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Radu Aldulescu

Biography

Radu Aldulescu (born 29 June 1959, Bucharest) made his literary debut in 1993 with the novel Sonata for Accordeon (Editura Albatros), which was awarded the Prize of the Union of Romanian Writers. His other novels include The Wake-going Woman’s Lover (first edition, Editura Nemira, 1996; second edition, Cartea Romaneasca, 2006); The Ridden Angel (Editura Pheonix, 1997); The History of the Heroes of a Realm of Greenness and Coolness (first edition, Editura Nemira, 1998; second edition, Cartea Romaneasca, 2007); The Prophets of Jerusalem (first edition, Editura Publicatiilor pentru Strainatate, 2004; second edition, Editura Corint, 2006; third edition, Cartea Romaneasca, 2009; fourth edition, Polirom, Top 10+); The Bride and Groom of Eternal Life (Cartea Romaneasca, 2006); and...

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Excerpt from

Novel, Cartea Romaneasca, 2012, 320 pages

Copyright: Polirom

Translation rights sold to: All rights available

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Robert the Devil, the ridden angel from the author’s previous novel, returns to his stamping grounds of thirty years before. Times have changed and people eke out a wretched living, haunted by the spectre of unemployment and bank repayments, while the gypsies’ huts have been replaced by concrete housing blocks with no water or heating. Up on the hills luxury villas with swimming pools and patios bask in the sunshine. Buses crammed with commuting labourers jostle with SVUs and gleaming limousines. Forced to abandon Bucharest with his young wife and their son, the man of almost sixty begins a new life. In a hostile, corrupt world, a world riddled with vice, Robert, Andreea, Laurian Susanu and Brindusa – a toxic quadrilateral – are drawn into a diabolic game of life and death. The Genocide Chronicles continues to record for posterity the stories of the new, turbulent times in which only the strong survive.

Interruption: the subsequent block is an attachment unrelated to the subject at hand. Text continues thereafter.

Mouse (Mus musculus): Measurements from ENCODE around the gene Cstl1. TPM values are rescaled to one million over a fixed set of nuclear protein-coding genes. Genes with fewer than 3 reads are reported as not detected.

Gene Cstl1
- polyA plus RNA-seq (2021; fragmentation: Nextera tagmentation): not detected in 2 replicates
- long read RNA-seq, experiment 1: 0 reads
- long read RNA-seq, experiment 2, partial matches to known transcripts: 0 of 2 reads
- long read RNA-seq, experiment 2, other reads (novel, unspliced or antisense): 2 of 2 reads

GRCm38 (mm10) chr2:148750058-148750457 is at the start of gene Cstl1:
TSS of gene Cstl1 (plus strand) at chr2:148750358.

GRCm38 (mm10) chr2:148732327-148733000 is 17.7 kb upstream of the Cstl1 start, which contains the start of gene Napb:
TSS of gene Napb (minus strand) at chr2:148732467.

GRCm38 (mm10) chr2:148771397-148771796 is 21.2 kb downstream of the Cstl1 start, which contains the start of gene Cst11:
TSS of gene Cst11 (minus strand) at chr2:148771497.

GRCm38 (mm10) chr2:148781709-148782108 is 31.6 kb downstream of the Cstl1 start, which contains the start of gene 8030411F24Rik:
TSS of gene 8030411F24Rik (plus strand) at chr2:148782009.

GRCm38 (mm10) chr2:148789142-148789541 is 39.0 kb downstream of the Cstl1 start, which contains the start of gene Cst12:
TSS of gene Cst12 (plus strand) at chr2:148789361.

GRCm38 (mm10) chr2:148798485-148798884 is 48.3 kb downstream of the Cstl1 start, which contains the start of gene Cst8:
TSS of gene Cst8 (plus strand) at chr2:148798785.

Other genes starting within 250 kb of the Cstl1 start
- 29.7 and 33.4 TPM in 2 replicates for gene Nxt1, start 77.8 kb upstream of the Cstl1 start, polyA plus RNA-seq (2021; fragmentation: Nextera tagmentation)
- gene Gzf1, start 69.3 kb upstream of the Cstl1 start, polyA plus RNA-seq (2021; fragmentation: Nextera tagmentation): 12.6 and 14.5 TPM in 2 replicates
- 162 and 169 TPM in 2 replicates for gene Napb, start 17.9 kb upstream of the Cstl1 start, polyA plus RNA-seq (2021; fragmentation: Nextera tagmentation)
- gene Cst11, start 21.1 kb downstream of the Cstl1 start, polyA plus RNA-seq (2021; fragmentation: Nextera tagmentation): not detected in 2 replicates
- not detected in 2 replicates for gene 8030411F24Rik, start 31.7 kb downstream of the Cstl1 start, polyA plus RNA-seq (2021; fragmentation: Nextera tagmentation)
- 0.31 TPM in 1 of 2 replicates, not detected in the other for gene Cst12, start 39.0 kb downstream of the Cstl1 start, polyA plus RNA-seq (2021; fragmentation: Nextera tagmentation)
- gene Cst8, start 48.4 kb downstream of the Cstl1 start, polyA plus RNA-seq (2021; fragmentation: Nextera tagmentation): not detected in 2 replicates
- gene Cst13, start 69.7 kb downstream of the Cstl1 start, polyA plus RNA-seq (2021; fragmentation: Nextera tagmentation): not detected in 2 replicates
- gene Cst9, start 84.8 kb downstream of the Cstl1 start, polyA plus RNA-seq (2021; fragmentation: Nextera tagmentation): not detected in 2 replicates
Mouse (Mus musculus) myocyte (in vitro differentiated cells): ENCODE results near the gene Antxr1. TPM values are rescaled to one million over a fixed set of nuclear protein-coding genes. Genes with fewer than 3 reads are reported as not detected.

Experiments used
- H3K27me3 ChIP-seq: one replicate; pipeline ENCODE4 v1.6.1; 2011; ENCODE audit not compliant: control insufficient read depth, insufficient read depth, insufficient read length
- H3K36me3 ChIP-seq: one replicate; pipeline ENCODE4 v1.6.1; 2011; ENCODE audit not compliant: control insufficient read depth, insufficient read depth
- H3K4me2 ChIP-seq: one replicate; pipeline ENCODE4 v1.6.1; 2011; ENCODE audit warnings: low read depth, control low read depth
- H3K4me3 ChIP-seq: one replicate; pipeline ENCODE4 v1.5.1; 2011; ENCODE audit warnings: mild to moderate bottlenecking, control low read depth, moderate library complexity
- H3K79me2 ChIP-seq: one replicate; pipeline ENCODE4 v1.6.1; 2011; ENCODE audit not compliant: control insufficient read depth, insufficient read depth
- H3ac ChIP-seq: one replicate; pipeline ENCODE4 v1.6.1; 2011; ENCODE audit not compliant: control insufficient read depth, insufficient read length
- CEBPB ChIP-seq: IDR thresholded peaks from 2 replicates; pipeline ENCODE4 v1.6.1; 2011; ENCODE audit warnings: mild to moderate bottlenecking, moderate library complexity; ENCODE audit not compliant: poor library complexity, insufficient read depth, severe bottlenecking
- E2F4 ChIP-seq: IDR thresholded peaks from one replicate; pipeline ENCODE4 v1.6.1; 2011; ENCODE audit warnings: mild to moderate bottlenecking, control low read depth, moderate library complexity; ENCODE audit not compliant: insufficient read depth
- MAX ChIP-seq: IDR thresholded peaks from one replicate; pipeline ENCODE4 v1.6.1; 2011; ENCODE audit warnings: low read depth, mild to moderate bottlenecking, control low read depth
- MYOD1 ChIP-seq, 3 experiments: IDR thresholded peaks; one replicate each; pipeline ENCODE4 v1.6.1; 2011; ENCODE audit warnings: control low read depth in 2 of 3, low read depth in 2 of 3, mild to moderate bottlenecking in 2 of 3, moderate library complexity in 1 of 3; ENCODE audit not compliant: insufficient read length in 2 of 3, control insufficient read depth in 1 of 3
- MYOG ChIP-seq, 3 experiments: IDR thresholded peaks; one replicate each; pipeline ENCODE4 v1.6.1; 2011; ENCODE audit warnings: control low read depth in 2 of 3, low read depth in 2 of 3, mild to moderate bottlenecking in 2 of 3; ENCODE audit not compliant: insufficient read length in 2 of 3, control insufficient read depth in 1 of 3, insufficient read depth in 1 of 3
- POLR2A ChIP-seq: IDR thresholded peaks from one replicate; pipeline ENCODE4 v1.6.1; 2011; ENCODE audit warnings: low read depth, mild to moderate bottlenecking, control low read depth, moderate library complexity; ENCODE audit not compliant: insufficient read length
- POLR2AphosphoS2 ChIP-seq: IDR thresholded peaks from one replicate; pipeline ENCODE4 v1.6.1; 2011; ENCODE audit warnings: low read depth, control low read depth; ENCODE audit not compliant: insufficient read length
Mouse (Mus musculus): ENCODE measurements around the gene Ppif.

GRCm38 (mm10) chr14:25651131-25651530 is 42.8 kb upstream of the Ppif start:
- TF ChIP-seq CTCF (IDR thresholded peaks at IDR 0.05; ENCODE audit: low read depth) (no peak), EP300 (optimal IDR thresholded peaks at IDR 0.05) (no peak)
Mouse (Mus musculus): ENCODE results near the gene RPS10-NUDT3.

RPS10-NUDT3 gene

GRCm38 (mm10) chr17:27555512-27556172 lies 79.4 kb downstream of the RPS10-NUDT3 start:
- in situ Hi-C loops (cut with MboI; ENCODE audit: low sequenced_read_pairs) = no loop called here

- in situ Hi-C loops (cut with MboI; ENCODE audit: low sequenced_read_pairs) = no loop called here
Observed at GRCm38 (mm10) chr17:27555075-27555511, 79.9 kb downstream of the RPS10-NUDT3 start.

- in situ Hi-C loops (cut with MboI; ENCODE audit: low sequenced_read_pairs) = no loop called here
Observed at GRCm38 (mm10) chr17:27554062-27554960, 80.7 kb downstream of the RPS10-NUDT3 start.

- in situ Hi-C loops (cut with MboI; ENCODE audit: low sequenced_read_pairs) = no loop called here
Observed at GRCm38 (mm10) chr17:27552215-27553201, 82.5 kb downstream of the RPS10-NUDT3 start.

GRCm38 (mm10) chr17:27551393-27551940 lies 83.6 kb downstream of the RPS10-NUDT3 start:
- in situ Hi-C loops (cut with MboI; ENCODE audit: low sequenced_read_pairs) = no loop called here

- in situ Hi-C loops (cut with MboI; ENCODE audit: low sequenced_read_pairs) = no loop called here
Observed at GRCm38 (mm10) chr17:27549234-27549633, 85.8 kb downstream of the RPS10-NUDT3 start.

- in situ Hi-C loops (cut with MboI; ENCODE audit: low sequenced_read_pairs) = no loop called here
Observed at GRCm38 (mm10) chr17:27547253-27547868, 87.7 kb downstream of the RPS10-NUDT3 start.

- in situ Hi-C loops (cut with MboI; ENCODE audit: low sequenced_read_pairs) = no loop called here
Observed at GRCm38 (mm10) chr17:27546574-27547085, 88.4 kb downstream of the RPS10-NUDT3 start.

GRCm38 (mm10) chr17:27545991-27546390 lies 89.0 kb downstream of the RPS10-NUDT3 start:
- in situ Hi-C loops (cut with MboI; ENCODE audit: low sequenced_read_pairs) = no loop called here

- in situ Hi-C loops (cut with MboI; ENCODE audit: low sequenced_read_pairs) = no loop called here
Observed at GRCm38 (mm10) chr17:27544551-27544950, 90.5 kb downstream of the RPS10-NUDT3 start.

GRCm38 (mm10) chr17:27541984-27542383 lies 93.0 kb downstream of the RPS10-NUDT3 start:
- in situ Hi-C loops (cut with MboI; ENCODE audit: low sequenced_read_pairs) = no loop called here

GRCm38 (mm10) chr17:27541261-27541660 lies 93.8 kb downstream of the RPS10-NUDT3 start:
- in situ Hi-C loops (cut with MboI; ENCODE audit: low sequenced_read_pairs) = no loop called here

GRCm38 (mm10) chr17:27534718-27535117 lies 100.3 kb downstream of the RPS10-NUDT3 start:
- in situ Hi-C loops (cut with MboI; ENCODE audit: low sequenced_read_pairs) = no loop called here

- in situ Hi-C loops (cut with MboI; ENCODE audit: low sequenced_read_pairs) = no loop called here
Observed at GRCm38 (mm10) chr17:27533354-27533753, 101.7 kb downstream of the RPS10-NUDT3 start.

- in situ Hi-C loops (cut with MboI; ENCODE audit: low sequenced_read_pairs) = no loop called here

The Genocide Chronicles was awarded the Prize for Best Romanian Novel of 2012 at the fourth annual Colloquia of the Contemporary Romanian Novel.

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Excerpt from

Critics about

Novel, Cartea romaneasca, 2011, 336 pages

Copyright: Cartea romaneasca

Translation rights sold to: All rights available